Clearly the reasons for the Shah’s change of plan in effect were unrelated to Henderson’s demarche and the advice he had presumably received from Buckingham Palace or Washington. Rather, it had to do with the frenetic moves by the opposition to Mosaddegh after a senior court official (Hormoz Pirnia) sounded the alarms in the morning of February 28, resulting in the intervention by high clerics (Ayatollahs Boroujerdi and Behbahani), the Speaker of the Lower House (Abol-Ghasem Kashani), a parliamentary delegation going to the palace and – last but not least – the pro-Shah crowds hurriedly assembled by top clerics to prevent his departure. Minute details of these developments are documented in my 2010 book Iran and the CIA: the Fall of Mosaddeq Revisited (pp. 76-77). 

Finally, it is wrong to assume, as does the documentary, that the joint planning for the overthrow of Mosaddegh, code-named TP-Ajax, was a consequence of the peripeteia of the February 28 crisis. In the immediate aftermath of the event the US assessment – as explained by Secretary J.F. Dulles at the 135th meeting of the National Security Council (NSC) chaired by President Eisenhower – was that the Shah was all but a burnt card and that the US should, inter alia, consider purchasing Iranian oil and give material support to the Mosaddegh regime.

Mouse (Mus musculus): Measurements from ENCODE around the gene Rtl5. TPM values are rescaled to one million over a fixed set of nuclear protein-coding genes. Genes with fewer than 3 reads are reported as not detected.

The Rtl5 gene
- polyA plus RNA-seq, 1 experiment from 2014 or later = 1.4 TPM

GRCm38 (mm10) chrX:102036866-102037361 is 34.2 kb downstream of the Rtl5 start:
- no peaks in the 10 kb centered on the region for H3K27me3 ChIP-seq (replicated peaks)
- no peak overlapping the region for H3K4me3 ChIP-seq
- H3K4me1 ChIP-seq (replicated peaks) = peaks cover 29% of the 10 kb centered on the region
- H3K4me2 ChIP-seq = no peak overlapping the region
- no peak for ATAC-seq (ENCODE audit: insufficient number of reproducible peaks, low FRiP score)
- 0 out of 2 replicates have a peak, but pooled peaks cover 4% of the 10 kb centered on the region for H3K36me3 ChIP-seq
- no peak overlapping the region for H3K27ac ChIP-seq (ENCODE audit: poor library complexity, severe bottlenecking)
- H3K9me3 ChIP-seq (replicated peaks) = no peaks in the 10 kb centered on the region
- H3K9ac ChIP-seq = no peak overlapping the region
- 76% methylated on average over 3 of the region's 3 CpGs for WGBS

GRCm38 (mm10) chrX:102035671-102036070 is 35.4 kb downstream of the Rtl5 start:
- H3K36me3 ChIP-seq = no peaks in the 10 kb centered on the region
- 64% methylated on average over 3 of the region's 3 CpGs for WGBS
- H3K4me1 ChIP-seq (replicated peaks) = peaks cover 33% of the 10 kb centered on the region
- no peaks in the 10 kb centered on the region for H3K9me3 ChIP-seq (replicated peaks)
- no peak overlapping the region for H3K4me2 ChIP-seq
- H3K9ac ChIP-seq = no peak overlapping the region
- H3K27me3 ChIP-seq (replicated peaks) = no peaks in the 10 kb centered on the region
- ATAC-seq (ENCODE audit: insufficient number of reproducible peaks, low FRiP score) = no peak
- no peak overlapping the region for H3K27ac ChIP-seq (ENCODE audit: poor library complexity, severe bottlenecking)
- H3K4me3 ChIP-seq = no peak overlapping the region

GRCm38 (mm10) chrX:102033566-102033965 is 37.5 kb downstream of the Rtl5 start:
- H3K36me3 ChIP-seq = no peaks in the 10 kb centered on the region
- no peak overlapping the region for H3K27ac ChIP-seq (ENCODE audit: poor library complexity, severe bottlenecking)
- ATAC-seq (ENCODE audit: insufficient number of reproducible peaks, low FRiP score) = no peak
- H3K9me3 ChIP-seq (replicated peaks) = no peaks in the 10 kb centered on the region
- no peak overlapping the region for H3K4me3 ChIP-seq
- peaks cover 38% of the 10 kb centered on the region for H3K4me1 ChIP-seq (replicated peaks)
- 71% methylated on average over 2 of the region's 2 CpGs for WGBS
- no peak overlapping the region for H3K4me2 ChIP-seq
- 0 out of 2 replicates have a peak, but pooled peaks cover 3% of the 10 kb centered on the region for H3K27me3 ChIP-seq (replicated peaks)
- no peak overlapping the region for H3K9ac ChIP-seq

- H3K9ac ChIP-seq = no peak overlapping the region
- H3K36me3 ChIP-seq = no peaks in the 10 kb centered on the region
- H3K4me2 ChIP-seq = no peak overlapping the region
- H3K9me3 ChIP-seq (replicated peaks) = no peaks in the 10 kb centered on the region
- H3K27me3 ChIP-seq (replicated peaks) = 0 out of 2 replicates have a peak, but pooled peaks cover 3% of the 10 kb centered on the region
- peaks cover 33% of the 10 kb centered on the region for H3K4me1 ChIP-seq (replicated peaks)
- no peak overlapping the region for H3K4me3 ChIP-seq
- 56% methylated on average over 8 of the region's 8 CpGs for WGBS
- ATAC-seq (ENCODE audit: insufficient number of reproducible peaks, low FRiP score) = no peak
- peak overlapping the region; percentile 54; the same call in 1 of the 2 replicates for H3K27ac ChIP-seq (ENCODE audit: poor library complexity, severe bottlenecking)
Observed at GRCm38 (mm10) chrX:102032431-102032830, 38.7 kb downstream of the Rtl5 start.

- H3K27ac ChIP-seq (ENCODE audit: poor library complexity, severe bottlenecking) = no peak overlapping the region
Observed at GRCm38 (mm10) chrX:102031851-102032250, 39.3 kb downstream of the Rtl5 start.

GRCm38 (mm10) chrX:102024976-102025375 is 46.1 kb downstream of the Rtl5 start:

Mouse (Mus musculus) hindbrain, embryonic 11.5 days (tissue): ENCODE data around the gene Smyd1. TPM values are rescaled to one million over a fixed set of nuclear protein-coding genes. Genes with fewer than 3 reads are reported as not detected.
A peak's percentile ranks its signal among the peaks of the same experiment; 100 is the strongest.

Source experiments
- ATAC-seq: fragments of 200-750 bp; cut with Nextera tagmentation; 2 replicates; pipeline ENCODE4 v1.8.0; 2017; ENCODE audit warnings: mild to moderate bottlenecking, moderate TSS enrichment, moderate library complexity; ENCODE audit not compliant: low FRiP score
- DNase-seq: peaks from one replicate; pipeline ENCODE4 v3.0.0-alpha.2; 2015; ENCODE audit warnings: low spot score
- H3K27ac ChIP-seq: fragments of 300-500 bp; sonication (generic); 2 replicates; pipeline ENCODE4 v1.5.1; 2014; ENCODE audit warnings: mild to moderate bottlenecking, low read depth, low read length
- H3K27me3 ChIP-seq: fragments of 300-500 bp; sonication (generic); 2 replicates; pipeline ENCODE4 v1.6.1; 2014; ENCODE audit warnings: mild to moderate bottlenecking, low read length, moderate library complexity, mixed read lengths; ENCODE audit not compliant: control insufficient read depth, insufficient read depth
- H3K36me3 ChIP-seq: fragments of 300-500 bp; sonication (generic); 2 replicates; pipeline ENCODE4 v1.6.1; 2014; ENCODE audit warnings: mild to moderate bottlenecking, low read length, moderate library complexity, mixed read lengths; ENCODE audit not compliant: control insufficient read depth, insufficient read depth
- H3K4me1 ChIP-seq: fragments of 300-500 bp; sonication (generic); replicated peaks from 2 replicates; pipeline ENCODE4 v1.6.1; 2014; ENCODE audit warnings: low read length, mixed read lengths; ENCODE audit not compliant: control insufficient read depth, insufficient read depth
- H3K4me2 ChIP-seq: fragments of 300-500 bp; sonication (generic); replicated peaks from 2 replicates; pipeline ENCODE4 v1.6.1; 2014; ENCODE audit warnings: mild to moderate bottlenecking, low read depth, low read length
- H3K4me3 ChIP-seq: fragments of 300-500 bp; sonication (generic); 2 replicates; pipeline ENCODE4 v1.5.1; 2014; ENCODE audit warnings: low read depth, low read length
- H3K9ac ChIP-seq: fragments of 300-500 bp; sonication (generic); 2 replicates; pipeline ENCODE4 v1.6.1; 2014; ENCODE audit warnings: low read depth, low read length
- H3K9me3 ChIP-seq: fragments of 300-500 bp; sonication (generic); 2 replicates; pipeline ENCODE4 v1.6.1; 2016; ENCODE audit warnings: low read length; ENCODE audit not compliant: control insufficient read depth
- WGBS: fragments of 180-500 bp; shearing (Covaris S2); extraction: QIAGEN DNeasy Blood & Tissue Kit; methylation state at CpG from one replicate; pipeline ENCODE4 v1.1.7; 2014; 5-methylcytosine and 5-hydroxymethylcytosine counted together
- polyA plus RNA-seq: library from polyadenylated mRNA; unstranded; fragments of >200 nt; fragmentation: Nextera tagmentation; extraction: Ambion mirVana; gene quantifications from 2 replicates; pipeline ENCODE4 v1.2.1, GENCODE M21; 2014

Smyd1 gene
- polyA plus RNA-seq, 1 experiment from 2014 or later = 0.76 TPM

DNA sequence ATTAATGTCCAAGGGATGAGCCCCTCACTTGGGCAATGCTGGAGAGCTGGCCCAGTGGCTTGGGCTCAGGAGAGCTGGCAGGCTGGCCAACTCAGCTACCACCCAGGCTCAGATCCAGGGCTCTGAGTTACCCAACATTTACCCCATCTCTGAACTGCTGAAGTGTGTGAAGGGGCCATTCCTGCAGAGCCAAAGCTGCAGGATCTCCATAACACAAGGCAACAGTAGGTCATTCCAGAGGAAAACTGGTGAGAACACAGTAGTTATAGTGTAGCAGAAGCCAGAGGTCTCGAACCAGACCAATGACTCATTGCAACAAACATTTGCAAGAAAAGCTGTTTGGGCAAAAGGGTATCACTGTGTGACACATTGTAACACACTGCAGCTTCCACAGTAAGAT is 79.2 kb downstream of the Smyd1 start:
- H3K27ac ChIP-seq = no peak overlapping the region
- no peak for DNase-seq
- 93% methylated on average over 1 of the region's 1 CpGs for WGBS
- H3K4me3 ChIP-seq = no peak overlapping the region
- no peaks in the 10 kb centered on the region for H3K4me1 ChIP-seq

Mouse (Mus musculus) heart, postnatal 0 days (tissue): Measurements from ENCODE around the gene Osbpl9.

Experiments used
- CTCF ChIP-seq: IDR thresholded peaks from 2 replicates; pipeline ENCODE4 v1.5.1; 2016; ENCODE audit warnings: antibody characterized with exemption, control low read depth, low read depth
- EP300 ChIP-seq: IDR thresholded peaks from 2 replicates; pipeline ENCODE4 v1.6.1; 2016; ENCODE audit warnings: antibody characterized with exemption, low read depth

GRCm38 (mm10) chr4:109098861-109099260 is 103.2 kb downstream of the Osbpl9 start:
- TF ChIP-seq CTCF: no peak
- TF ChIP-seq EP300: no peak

It was only after Mosaddegh turned down the latest US-backed oil proposal and put an end to the tripartite oil talks on March 9, 1953 that the US decided to join hands with Britain for the overthrow of Mosaddegh. This change of mood is plainly echoed in the discussion of the NSC of March 11.


Darioush Bayandor, a former Iranian official and diplomat under the Shah, is the author of Iran and the CIA: the Fall of Mosaddeq Revisited (Palgrave,2010)